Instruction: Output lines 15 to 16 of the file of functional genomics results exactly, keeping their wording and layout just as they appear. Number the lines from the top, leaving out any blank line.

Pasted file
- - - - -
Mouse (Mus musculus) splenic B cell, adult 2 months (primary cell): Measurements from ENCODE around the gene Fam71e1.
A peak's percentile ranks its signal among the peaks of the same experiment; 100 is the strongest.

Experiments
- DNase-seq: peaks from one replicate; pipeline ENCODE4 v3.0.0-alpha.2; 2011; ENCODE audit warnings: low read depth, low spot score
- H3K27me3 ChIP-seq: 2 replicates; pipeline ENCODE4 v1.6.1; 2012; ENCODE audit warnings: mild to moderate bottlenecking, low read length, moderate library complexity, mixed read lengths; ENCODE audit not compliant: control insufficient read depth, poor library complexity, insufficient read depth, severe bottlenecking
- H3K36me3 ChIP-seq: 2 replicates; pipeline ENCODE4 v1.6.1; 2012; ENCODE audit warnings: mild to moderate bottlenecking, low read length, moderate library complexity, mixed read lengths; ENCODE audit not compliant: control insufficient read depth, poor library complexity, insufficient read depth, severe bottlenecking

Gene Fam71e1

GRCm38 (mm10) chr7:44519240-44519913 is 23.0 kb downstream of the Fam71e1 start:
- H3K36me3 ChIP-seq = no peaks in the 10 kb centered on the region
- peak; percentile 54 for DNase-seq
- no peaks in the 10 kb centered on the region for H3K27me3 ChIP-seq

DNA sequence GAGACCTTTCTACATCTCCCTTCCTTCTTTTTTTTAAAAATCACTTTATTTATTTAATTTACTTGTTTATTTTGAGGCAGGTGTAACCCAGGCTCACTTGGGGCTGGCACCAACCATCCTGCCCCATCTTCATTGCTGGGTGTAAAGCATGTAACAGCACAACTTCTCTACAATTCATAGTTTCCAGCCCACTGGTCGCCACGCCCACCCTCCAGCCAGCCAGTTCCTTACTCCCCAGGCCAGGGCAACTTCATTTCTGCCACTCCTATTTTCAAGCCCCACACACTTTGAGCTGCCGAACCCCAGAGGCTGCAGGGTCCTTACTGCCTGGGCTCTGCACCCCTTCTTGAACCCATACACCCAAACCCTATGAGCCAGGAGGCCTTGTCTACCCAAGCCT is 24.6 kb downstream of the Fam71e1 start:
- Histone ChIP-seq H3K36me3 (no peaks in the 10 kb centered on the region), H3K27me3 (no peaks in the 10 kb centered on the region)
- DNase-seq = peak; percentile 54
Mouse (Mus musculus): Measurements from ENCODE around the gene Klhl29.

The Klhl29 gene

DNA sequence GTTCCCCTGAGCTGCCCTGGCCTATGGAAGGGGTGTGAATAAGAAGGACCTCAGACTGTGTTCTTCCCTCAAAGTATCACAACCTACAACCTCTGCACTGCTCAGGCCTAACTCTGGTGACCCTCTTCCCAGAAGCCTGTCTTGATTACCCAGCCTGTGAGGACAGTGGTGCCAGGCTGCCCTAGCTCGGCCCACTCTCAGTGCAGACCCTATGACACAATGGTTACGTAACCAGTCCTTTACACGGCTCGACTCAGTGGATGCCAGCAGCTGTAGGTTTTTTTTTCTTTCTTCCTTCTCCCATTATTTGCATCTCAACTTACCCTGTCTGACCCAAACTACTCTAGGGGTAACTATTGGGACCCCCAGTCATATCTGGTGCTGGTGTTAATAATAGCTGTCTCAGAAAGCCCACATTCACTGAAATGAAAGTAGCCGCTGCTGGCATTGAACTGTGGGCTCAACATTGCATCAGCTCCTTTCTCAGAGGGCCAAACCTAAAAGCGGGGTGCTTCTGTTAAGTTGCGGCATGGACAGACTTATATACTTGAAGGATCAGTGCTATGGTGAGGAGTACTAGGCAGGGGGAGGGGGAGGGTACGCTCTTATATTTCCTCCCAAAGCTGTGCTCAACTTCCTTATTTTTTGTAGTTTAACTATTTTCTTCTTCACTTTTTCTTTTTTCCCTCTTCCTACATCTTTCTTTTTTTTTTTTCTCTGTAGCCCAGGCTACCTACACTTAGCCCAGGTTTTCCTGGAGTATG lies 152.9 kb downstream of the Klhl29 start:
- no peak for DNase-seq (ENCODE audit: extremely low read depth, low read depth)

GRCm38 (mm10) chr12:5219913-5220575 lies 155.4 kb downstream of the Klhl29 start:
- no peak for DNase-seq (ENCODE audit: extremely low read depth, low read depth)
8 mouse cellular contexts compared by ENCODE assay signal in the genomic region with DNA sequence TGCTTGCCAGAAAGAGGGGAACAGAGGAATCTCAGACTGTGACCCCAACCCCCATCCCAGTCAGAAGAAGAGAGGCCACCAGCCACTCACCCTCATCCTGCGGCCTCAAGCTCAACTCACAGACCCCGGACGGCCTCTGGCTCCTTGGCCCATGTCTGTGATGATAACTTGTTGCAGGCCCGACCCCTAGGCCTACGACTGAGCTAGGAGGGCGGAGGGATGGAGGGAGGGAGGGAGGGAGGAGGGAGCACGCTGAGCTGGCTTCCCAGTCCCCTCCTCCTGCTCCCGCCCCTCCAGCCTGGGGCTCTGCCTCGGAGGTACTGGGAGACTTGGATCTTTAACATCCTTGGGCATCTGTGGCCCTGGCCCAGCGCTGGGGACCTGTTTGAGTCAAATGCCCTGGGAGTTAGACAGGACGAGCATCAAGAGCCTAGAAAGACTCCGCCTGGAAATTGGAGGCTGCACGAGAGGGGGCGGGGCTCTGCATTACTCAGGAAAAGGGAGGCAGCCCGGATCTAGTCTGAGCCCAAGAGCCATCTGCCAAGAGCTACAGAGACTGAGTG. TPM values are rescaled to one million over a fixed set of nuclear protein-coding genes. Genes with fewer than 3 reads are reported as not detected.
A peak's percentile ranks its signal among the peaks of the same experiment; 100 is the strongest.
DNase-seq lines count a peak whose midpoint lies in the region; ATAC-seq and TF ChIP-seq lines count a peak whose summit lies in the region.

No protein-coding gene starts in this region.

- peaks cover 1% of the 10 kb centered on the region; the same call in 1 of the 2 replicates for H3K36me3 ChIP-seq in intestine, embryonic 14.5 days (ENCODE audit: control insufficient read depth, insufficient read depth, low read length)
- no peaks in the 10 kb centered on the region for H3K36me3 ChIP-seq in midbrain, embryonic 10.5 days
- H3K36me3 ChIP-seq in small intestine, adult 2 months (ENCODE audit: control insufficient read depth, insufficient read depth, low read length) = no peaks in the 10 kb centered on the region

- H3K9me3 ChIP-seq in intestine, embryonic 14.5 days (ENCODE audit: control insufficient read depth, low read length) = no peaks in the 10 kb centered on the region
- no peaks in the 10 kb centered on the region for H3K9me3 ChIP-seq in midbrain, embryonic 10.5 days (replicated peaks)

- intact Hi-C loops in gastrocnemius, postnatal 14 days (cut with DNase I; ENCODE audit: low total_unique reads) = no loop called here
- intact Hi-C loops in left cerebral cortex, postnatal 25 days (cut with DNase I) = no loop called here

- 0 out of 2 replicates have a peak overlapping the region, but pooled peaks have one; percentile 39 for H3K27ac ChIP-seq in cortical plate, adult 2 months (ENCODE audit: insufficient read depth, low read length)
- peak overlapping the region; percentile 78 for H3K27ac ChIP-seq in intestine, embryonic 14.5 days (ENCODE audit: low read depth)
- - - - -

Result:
Mouse (Mus musculus): Measurements from ENCODE around the gene Klhl29.

The Klhl29 gene